Les poètes de la terre brings together soil (agriculture), metallurgy (craft), and poetry (protest, worldmaking). It relies on a crude, primitive-looking aesthetics that keeps it close to the earth. Bouhchichi’s work stages an interplay between the physical and the intangible.
The very word “terre”, referring both to material soil and emotional land, refuses the neat division between materiality and affect. It is through this subtle wavering that Bouhchichi is able to open up the question of representation. The objects he makes aim less at explicit social commentary than at being implicit portraits of a people.
Out of a context of injustice and looming death, Bouhchichi’s project produces an array of visual affirmations, a becoming-visible of minoritized existences. One such existence is that of M’barek Ben Zida (1925-1973), a black peasant poet from Tata, who occupies a remarkable position within the field of Ahwach—a form of oral poetry that is accompanied by music and often practiced in poetic battles. By insisting on exposing social and ethnic inequities, Ben Zida created a poetic dissonance within the ahwach tradition, which usually steers clear of explicit politics. By putting silenced realities into carefully crafted words, he uncovered a rich field of socio-aesthetic possibility.
By shedding new light on activities and patterns traditionally associated with blacks in the Moroccan south, M’barek Bouhchichi symbolically unsettles the existing divisions of space and labor. He samples social observations and converts them into physical forms. This could be called a conceptual materialism. Bouhchichi’s work displays a belief in matter—earth, soil, wood, metal—, a belief that matter, in its quality of presence and its shape-shiftiness, holds a potential for redemption.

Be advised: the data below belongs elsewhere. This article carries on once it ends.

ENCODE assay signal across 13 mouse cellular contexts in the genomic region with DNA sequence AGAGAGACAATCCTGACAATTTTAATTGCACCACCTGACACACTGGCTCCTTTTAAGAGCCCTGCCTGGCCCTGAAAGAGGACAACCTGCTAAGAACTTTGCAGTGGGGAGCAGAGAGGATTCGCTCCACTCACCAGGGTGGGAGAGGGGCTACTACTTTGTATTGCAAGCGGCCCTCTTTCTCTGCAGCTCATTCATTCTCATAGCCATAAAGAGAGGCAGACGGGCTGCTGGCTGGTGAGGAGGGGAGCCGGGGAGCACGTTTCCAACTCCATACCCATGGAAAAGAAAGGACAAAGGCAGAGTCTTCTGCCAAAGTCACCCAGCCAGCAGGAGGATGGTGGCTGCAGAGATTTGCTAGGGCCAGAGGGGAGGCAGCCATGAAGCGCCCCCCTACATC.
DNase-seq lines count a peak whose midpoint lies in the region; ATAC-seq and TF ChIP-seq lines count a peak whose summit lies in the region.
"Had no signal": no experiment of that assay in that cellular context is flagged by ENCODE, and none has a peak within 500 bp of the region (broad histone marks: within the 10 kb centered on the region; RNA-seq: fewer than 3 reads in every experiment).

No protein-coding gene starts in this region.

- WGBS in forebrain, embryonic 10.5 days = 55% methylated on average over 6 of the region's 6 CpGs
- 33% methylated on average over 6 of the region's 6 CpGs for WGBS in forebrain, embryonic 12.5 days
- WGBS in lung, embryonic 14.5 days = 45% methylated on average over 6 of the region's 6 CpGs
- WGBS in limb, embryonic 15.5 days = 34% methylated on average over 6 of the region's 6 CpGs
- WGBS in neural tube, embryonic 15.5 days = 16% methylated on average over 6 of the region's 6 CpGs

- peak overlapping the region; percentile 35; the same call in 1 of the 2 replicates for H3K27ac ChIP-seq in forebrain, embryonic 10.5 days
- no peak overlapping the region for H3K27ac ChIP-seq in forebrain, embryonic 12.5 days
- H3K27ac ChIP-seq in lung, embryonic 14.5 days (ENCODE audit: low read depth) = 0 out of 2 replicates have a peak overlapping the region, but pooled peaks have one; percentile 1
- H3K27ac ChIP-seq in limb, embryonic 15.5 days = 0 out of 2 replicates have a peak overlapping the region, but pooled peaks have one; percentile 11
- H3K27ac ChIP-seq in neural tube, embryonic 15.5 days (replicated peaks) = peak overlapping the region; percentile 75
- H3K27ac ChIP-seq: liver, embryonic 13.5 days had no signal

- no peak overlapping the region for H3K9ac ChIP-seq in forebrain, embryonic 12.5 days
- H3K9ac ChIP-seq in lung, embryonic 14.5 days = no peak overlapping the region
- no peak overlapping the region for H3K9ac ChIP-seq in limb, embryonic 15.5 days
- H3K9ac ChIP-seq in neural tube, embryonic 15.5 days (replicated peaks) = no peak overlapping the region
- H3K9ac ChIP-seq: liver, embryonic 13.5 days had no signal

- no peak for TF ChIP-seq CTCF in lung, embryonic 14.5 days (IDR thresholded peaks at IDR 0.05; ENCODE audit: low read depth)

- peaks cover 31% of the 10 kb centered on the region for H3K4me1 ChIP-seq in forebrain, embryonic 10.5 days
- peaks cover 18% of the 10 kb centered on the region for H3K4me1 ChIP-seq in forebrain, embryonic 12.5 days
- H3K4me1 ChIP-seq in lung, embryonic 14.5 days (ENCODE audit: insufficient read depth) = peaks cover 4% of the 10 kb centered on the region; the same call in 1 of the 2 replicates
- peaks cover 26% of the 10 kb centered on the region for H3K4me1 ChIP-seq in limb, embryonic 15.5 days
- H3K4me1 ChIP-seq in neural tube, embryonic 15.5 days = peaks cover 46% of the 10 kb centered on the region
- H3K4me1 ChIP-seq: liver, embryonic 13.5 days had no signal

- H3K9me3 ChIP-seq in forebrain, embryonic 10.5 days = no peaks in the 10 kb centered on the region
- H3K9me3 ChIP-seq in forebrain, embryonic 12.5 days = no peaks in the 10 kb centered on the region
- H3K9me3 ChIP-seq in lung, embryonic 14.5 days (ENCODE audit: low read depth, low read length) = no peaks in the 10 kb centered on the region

There is an air of modernist seriality to this show, which comes just as surely from Bouhchichi’s interest in traditional craft and its appreciation of subtle variation within repetition. Of this, traditional Berber poetry offers another illustration. Its very name, tandamt, carries the notion of order and pattern, which regular prosody embodies. The greatest poets, however, are those who consistently surprise their listeners from within the established system. Ben Zida was one such wordsmith. He exemplifies the possibility of singularity emerging from an overdetermined social space. He has known famine and exile, as well as humiliation on the part of white men. He offers a model of liberation, albeit in a tragic key. For M’barek Bouhchichi, Ben Zida is a predecessor, but also a companion, an ally in the struggle for self-affirmation: a witness to Bouhchichi’s witnessing of a people and a culture.
366, Zone industriel sidi ghanem،
Marrakech 40000, Marokko